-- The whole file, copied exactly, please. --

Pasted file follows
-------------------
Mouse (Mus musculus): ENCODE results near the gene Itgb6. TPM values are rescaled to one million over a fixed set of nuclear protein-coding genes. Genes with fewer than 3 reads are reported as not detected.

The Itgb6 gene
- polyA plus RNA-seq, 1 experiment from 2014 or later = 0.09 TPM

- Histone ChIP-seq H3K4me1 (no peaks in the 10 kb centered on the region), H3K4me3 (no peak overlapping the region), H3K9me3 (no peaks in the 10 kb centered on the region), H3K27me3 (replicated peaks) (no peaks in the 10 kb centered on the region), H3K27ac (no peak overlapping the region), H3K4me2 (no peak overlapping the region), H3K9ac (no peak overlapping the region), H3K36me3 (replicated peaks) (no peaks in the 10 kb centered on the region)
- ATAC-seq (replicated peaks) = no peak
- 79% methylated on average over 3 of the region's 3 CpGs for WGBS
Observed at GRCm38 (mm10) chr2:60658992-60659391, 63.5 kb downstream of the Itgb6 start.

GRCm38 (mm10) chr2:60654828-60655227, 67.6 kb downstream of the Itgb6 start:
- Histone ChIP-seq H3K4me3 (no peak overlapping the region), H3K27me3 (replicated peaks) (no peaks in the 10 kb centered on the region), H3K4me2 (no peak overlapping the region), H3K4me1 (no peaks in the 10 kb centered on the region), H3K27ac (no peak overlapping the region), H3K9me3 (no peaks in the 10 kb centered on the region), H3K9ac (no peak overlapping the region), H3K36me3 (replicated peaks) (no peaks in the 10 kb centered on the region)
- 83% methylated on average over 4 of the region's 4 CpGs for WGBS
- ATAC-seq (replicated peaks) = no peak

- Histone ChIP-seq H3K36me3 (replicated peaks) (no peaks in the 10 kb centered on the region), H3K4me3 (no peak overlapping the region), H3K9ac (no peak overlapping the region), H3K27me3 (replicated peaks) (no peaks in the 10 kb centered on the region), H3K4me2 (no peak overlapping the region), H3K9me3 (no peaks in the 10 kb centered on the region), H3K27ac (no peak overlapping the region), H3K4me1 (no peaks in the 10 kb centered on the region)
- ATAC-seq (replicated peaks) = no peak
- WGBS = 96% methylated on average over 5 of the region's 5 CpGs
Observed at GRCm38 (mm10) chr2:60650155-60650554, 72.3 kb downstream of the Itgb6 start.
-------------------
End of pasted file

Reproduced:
Mouse (Mus musculus): ENCODE results near the gene Itgb6. TPM values are rescaled to one million over a fixed set of nuclear protein-coding genes. Genes with fewer than 3 reads are reported as not detected.

The Itgb6 gene
- polyA plus RNA-seq, 1 experiment from 2014 or later = 0.09 TPM

- Histone ChIP-seq H3K4me1 (no peaks in the 10 kb centered on the region), H3K4me3 (no peak overlapping the region), H3K9me3 (no peaks in the 10 kb centered on the region), H3K27me3 (replicated peaks) (no peaks in the 10 kb centered on the region), H3K27ac (no peak overlapping the region), H3K4me2 (no peak overlapping the region), H3K9ac (no peak overlapping the region), H3K36me3 (replicated peaks) (no peaks in the 10 kb centered on the region)
- ATAC-seq (replicated peaks) = no peak
- 79% methylated on average over 3 of the region's 3 CpGs for WGBS
Observed at GRCm38 (mm10) chr2:60658992-60659391, 63.5 kb downstream of the Itgb6 start.

GRCm38 (mm10) chr2:60654828-60655227, 67.6 kb downstream of the Itgb6 start:
- Histone ChIP-seq H3K4me3 (no peak overlapping the region), H3K27me3 (replicated peaks) (no peaks in the 10 kb centered on the region), H3K4me2 (no peak overlapping the region), H3K4me1 (no peaks in the 10 kb centered on the region), H3K27ac (no peak overlapping the region), H3K9me3 (no peaks in the 10 kb centered on the region), H3K9ac (no peak overlapping the region), H3K36me3 (replicated peaks) (no peaks in the 10 kb centered on the region)
- 83% methylated on average over 4 of the region's 4 CpGs for WGBS
- ATAC-seq (replicated peaks) = no peak

- Histone ChIP-seq H3K36me3 (replicated peaks) (no peaks in the 10 kb centered on the region), H3K4me3 (no peak overlapping the region), H3K9ac (no peak overlapping the region), H3K27me3 (replicated peaks) (no peaks in the 10 kb centered on the region), H3K4me2 (no peak overlapping the region), H3K9me3 (no peaks in the 10 kb centered on the region), H3K27ac (no peak overlapping the region), H3K4me1 (no peaks in the 10 kb centered on the region)
- ATAC-seq (replicated peaks) = no peak
- WGBS = 96% methylated on average over 5 of the region's 5 CpGs
Observed at GRCm38 (mm10) chr2:60650155-60650554, 72.3 kb downstream of the Itgb6 start.